There is still much research to be done on the reception history of 4 Ezra in the Christian East and, as Suciu’s article has shown, new manuscript evidence may still surface. Inspired by this publication of this Sahidic fragment, and drawing on my own work on Syriac manuscripts containing 4 Ezra and 2 Baruch, I will post two short pieces on the manuscript attestation and research history of 4 Ezra on this blog. This is the first. The second will appear in late autumn.
One of the aspects of the reception history of 4 Ezra that has still not received enough scholarly attention is the fact that passages excerpted from 4 Ezra are attested in a handful of Syriac lectionary manuscripts. This means that passages excerpted from 4 Ezra were scripted to be read as lections from the Old Testament in worship contexts by some Syriac Christians. This post will present them briefly, suggesting three points for further methodological and theoretical reflection.
To my current knowledge, lections from 4 Ezra survive in four Syriac lectionary manuscripts: Add 14686 and Add 14736 of the British Library, Dayr al-Suryan Ms 33 (DS Syr 33, noted on this blog before), as well as in Ms 77 of the A. Konat Library in Pampakuda, Kerala. Whereas Ms 77 is dated 1423, the other three manuscripts have been dated to the thirteenth century (Add 14686 is dated 1255 in the colophon; Add 14736 is dated to the thirteenth century by William Wright [Catalogue, p. 174]; Ds Syr 33 is dated by Sebastian Brock and Lucas van Rompay [Catalogue of the Syriac Manuscripts, p. 249]).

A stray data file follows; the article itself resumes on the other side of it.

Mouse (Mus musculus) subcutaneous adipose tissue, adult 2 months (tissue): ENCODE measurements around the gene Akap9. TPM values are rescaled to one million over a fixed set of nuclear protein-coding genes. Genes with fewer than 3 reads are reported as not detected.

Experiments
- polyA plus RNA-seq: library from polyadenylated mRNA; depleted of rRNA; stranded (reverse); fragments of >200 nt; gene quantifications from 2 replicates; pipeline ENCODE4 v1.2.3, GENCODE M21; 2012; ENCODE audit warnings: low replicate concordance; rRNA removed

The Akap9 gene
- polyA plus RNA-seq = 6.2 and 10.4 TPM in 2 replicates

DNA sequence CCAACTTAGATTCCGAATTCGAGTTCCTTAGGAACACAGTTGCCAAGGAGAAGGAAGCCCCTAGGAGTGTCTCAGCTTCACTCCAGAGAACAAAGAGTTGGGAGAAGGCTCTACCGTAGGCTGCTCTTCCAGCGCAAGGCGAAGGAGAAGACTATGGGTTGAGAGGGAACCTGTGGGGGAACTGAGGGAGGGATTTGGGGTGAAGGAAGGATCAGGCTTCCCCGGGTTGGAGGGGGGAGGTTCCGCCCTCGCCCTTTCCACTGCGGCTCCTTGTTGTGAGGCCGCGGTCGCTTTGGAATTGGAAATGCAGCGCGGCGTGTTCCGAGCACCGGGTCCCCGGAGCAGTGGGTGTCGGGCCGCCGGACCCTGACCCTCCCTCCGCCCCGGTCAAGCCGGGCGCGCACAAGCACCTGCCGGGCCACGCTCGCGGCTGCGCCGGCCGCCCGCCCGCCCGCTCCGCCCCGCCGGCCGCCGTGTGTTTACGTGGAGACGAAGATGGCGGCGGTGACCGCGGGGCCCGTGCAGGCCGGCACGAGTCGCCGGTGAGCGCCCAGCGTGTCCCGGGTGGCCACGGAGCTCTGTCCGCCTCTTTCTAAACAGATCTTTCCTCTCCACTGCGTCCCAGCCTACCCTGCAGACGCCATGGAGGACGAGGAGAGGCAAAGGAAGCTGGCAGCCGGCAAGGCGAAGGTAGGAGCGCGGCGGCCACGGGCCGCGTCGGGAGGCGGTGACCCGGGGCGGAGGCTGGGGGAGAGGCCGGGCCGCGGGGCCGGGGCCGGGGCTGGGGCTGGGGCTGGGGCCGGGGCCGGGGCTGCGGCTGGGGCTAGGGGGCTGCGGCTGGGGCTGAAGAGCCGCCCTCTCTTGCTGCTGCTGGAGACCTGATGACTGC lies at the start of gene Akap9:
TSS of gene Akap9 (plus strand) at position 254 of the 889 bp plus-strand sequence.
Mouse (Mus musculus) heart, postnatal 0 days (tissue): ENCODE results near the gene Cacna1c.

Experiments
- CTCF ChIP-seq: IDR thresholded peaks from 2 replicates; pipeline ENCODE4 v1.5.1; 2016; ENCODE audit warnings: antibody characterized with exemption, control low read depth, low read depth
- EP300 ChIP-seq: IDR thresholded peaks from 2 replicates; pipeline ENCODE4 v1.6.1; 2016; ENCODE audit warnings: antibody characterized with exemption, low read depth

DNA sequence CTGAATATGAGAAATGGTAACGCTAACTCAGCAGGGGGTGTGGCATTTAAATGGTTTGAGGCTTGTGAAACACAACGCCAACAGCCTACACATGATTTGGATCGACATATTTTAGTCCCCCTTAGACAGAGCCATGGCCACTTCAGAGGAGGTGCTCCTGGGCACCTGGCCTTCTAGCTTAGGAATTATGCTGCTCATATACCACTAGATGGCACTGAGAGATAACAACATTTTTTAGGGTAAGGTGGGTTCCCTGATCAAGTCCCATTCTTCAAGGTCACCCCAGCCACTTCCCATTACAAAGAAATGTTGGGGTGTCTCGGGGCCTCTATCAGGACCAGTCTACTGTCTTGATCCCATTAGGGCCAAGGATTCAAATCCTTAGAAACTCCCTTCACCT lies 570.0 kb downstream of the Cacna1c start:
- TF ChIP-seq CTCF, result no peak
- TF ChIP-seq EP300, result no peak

DS Syr 33 contains two lections from 4 Ezra. 4 Ezra 7:26–42 was scripted to be read on the Sunday of the Departed (folios 72v–74v). 6:18–28 is found among the lections for the Feast of Mount Tabor (folios 222r–223r). Add 14686 contains the same lections at the same events (folios 75v–77r; 195r–196v), but also includes a third lection, 12:31–38, to be read at the Revelation of Joseph (folio 16r–v; note that the relevant folios in DS Syr 33 are lost). Add 14736 survives in fragments only, but one of the few remaining folios of this codex contains 4 Ezra 12:31–38 at the Revelation of Joseph (folio 18v) as well.
Ms 77, our fifteenth-century manuscript, assigns 7:26–42 for reading on the Sunday of the Departed (folios 49v–50r), and 12:31–38 on (probably) the Revelation of Joseph (folio 10v; this sheet is worn and repaired, and the event rubric is no longer showing properly). It should be noted that this much used lectionary manuscript does not include a lection from 4 Ezra on the Feast of Mount Tabor.
Thus, in these Syriac lectionary manuscripts, three excerpted passages of 4 Ezra (6:18–28; 7:26–42; 12:31–38) are variously scripted to be read on three Sundays of the Church Year (The Feast of Mount Tabor; Sunday of the Dead; The Revelation of Joseph).
Based on these surviving bits and pieces of manuscript information, I want to shed light on three issues:
First, it is likely that the excerpts from 4 Ezra were read primarily in monastic contexts (not a big surprise). At least in the thirteenth century, the lectionary manuscripts containing lections from 4 Ezra were produced, used and kept in monastic settings. The colophon and notes in Add 14686, for instance, state explicitly that this lectionary was produced in order to be read and recited by the monks in the Dayr al-Suryan (folio 205v), and the codex was later kept there.
However, we should not assume that lections from 4 Ezra were standard scriptural readings even in these milieus. The large majority of extant Syriac lectionary manuscripts do not contain lections from 4 Ezra. Furthermore, most of the manuscripts that do contain them are in various ways related to each other; for instance, by copying and by co-circulation. What we may be looking at is the remains of a chain of transmission circulating a given list of lections – one among many.